Developments in Libya, though, should not be ignored as civil war in the country proved to mire oil markets in 2011.

Libya pumped about 1.6 million barrels a day before the Arab Spring and civil war broke out there, and production nearly disappeared during the conflict. The loss of that production, about 2% of the world's reserves as Smith pointed out, drove oil prices higher.

But the larger impact that oil investors may be anticipating are remarks by politicians on the situation.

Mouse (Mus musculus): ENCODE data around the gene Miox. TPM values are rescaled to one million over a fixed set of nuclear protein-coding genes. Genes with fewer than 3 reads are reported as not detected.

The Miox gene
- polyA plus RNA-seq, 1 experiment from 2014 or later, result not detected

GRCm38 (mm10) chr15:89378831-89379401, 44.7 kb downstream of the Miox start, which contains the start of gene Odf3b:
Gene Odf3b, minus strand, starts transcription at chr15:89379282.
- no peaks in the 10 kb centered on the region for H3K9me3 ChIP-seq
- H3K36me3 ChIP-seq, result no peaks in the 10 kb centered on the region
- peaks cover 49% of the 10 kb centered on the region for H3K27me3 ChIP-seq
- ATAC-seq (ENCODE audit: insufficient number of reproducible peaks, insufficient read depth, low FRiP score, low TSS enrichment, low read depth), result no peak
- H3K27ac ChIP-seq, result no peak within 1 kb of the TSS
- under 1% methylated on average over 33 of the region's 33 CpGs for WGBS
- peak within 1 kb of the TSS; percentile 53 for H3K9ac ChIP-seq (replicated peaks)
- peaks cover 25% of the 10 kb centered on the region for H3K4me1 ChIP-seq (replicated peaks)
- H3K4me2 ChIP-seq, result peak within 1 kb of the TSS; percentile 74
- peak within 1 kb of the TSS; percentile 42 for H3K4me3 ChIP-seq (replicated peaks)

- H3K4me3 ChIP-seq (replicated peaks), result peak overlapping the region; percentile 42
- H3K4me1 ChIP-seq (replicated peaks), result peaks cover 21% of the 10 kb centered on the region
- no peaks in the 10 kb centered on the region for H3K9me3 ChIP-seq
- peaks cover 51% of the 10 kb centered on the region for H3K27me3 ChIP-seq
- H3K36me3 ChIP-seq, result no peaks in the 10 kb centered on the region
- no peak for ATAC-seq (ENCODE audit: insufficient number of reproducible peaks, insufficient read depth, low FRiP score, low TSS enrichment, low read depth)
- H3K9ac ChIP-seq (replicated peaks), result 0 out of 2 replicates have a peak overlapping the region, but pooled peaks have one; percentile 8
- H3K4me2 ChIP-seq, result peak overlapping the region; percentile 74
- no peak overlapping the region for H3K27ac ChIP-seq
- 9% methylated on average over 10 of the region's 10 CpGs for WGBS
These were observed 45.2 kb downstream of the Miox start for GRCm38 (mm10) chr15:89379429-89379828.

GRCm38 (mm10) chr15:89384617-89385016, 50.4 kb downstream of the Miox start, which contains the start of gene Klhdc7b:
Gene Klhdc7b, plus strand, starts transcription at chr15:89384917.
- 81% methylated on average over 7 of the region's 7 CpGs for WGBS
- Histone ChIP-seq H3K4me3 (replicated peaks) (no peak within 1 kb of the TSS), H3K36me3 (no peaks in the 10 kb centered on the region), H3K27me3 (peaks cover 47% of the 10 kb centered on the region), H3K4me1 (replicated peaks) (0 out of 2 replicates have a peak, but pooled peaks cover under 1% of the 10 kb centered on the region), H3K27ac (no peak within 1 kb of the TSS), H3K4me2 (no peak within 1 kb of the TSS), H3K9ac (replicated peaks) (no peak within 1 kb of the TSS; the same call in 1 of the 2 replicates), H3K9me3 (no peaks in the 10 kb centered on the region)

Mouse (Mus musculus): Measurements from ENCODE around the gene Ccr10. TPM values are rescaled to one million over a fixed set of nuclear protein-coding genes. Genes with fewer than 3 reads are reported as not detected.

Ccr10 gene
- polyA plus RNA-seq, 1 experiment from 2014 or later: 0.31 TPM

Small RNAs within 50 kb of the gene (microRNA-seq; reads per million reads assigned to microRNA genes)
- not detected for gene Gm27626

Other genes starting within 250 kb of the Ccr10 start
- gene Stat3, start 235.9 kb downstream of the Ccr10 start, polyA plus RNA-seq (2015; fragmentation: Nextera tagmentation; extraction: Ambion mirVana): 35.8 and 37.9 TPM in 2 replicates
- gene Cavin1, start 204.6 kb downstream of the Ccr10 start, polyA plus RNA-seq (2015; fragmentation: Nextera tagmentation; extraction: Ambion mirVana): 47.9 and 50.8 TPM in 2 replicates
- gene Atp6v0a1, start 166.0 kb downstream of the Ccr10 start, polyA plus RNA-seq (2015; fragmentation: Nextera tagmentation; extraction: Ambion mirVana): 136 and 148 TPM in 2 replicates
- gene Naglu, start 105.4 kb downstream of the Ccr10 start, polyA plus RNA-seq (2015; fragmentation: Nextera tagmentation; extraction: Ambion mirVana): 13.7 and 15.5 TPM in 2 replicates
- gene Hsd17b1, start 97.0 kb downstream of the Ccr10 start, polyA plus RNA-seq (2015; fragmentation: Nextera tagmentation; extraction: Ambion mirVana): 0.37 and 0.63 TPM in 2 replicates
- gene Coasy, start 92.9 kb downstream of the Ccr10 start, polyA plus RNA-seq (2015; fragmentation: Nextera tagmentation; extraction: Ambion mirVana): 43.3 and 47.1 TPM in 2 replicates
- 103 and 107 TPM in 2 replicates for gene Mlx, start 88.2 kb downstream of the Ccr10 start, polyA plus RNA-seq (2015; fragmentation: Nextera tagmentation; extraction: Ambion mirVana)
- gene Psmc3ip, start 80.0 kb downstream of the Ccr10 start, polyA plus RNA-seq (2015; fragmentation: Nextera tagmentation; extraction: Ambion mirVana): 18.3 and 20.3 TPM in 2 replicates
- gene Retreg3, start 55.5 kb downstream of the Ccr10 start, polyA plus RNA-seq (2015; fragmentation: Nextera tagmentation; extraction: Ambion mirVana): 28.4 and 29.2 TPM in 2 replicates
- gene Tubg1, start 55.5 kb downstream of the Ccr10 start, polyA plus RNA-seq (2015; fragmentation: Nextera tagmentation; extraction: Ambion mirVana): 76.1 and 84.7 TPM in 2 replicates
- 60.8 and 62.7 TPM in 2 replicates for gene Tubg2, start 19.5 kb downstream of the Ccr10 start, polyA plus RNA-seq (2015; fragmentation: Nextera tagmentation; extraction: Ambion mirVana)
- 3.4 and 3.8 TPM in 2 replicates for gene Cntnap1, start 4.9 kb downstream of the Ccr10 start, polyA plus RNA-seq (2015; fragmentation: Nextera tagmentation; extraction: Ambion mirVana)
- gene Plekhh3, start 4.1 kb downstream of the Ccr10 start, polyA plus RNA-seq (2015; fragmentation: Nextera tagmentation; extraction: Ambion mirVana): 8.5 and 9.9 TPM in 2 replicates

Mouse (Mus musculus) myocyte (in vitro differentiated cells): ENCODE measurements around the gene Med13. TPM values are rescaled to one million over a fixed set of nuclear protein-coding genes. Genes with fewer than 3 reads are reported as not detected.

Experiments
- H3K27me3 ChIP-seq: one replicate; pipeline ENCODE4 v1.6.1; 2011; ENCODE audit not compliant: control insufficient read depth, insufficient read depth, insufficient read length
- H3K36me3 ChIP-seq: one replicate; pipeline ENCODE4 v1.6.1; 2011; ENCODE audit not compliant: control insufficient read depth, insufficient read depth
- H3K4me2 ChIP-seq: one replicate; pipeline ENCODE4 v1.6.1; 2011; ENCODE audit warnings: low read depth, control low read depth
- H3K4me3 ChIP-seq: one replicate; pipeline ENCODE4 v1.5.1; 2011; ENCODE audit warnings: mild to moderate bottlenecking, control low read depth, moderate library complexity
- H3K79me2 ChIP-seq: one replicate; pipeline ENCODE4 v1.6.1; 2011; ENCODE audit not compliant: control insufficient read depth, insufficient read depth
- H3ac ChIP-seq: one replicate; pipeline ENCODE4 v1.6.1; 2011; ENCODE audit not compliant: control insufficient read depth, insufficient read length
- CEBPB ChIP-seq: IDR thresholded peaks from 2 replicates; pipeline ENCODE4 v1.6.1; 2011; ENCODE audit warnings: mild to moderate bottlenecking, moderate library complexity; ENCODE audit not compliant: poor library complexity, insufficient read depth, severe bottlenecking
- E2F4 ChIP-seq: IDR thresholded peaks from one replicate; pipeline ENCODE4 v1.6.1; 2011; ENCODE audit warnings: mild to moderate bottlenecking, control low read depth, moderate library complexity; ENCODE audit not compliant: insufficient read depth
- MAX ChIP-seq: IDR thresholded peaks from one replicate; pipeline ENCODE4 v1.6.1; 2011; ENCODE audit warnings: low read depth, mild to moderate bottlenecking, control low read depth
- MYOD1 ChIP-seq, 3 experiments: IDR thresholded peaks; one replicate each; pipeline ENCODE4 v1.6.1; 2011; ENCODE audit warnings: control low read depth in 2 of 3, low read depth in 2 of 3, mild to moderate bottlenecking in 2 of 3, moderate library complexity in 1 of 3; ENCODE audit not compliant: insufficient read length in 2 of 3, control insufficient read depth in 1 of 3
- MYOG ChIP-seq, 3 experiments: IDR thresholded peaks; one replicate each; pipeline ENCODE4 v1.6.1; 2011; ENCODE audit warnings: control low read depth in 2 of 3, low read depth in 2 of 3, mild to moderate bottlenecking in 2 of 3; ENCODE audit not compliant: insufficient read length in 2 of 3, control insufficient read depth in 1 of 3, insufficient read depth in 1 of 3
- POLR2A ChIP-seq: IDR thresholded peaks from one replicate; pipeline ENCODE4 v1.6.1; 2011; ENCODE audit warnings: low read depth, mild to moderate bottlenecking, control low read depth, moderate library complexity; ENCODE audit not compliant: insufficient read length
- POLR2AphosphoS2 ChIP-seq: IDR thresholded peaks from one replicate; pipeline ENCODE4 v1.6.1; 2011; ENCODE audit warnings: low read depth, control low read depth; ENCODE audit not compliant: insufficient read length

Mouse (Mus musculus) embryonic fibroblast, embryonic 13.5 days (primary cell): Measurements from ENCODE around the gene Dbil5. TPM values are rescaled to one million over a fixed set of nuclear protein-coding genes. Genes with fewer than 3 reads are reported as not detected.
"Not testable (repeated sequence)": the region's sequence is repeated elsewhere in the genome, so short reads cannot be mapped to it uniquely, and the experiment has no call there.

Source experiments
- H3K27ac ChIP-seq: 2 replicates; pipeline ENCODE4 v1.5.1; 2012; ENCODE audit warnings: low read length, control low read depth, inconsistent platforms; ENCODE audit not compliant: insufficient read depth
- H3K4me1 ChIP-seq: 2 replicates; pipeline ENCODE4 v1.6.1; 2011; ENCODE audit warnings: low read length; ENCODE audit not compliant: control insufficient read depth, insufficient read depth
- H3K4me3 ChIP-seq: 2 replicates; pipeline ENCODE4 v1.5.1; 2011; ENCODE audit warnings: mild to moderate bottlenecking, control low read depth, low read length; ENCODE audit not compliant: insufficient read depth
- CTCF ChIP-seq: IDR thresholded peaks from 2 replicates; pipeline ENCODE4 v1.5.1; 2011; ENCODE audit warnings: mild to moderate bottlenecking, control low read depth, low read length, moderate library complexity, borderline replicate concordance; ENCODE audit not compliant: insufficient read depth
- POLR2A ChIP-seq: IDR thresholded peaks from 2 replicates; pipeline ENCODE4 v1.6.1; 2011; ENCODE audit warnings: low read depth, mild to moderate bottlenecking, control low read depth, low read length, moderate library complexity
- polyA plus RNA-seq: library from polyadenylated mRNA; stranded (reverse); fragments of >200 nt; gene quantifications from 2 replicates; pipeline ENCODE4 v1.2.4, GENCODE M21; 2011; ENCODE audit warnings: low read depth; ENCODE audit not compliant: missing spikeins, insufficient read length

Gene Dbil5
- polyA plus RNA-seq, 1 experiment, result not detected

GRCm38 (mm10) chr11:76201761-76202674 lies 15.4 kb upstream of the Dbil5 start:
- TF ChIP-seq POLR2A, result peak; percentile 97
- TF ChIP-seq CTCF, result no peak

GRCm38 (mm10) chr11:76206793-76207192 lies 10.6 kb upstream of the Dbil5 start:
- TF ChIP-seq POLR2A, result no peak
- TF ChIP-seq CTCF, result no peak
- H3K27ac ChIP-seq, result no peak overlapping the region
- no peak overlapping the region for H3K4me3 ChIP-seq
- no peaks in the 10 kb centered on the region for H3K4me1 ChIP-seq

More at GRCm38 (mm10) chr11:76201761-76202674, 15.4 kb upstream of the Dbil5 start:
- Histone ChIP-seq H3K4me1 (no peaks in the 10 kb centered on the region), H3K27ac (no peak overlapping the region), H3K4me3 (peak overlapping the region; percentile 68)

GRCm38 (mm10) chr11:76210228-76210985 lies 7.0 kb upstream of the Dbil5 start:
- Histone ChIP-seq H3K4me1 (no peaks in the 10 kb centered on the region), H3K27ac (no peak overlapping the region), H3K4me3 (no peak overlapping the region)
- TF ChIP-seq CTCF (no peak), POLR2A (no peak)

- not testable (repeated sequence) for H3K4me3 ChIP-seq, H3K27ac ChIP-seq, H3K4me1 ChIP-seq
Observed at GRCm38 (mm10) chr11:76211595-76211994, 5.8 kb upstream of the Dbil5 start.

"A lot of people, perhaps, could be paying attention to the response of our political leaders, and perhaps that could have an effect on the supply and demand for oil as well," said Joe Bell, senior equity analyst at Schaeffer's Investment Research.

So for the immediate uproar that surrounds the attacks in Benghazi, oil investors may take a wait-and-see mentality until more information surfaces.

Integrated oil companies were trading sideways on Wednesday. Shares of ConocoPhillips ( COP) were up 0.40%, while Hess ( HES) was rising 0.27%. BP ( BP) was up 0.14%, as Chevron ( CVX) was gaining 0.25%. Shares of Exxon ( XOM) were flat.

-- Written by Joe Deaux in New York.

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